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Having the Conversation
The daughter was in turmoil. She called me about her mother, who was suffering from late-stage dementia. She and her two brothers could not agree on whether to put in a feeding tube, as it was becoming impossible to provide adequate nutrition. There had already been two episodes of aspiration pneumonia.
"My two brothers and I are in complete disagreement and I don't know what to do. I can't accept that we can let her die like that."
I asked her what she thought her mother would want under the circumstance.
"We never talked about such things. My brothers and I tried to bring up the topic and she told us it was not something she wanted to discuss. She was a very proud woman and always had a positive view of the world. Talk of illness and dying was just too morbid for her."
I asked: "In the absence of actual discussions, what do you think she would want, knowing what kind of person she was?"
The daughter replied: "She was a tenacious person and always a fighter."
I outlined some of the considerations she should bring to her and her siblings' decision-making process that might reflect their feelings about what mattered to her mother, and then left it for the daughter to discuss them with her siblings.
This discussion occurred a few days after a series of meetings I attended where some of the challenges in long-term care planning by elders with their children was one of the topics of the program. Over and over, those involved in one of the roundtable discussions where various eldercare specialists and planners were gathered came back to the concept of "having the conversation."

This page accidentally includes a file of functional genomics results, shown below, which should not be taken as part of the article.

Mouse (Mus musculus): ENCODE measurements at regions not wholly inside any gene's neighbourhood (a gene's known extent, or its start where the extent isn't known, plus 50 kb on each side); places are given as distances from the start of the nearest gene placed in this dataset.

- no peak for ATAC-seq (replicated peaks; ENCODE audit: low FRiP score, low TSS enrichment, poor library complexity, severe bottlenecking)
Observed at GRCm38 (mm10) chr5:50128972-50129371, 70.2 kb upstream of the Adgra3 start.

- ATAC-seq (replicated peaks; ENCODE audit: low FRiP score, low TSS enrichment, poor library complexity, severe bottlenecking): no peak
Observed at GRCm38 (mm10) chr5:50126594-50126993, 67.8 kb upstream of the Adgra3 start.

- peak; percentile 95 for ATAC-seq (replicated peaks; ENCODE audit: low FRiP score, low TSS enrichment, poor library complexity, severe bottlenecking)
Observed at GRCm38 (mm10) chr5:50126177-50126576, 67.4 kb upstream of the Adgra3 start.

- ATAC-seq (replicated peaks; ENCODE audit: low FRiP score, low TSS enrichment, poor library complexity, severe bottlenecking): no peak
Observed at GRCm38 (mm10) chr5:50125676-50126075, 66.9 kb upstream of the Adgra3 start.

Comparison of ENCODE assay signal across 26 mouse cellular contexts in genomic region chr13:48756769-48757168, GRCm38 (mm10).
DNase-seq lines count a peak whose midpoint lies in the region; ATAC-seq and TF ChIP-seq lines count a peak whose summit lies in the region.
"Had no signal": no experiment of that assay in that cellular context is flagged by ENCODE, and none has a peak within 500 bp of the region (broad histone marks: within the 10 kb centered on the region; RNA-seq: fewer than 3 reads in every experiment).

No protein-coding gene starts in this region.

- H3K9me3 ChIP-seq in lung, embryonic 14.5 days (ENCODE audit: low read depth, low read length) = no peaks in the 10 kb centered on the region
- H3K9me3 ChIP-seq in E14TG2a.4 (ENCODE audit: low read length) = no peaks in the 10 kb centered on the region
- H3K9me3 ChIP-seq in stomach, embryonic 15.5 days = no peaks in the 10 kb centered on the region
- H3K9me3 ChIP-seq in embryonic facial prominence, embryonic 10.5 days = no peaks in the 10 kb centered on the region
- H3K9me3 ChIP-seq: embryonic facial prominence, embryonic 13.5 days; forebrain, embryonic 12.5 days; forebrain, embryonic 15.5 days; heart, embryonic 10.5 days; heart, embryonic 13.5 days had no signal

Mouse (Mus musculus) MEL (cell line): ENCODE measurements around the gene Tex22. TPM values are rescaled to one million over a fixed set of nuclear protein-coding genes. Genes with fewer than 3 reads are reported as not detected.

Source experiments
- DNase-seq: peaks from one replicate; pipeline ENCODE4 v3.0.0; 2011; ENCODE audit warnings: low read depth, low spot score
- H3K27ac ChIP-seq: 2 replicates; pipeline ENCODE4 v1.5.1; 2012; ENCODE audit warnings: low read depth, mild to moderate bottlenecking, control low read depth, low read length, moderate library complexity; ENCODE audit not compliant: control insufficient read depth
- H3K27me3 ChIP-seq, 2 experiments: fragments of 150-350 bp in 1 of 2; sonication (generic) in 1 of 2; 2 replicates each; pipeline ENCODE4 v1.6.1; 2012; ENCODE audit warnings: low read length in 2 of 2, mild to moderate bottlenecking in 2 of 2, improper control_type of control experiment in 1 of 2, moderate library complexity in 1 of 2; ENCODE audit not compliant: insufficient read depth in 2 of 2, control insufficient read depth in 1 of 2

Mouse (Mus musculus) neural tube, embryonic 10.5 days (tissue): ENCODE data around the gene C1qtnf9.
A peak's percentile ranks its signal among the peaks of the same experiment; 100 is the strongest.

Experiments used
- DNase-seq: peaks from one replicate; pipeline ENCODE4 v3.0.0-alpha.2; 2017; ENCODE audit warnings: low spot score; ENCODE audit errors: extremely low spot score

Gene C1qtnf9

We all agreed that there was often an enormous reluctance for loved ones to broach the subject of future planning for living arrangements, financial planning preferences or wishes for end-of-life or serious life-imperiling situations. The question that kept coming up was why there was such a reluctance to explore one's wishes and values when late-stage illness such as dementia or malignant disease might occur.
Many reasons were given by those around the table, including superstition, discomfort in facing negative aspects of life, religious beliefs or one's personality and relationship with those with whom the discussion would have to be held for it to be meaningful.
Some years ago, there was large-scale impetus for people to develop living wills as a way of assuring their wishes would be honored should they no longer be able to make health-care decisions. For some, the process proved useful. For others, it became too complicated or threatening.
From various studies, many eldercare specialists concluded that the written document was not the most important part of the process. Rather it was the conversation that explored wishes and personal values that could form the basis of decisions that reflected what the person was likely to do if he or she could assist in the process.
The daughter called back a few weeks later and told me that she and her siblings had decided against the feeding tube and would allow their mother to receive supportive and palliative care with comfort measures only for her last weeks of life.
"I wish we'd had the conversation," she said. "But I believe this is what our mother would have wanted."
Try to have that important conversation with your loved ones so that decisions can be made during the last period of your life that reflect your wishes and values.
Dr. Michael Gordon is medical program director of palliative care at Baycrest and author of Moments that Matter: Cases in Ethical Eldercare. This and his previous book, Brooklyn Beginnings: A Geriatrician's Odyssey, can be researched from his website: http://www.drmichaelgordon.com.
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About the Author
Dr. Gordon graduated from Brooklyn College in N.Y. and the University of St. Andrews in Scotland in Medicine. Speciality ceritificates wer
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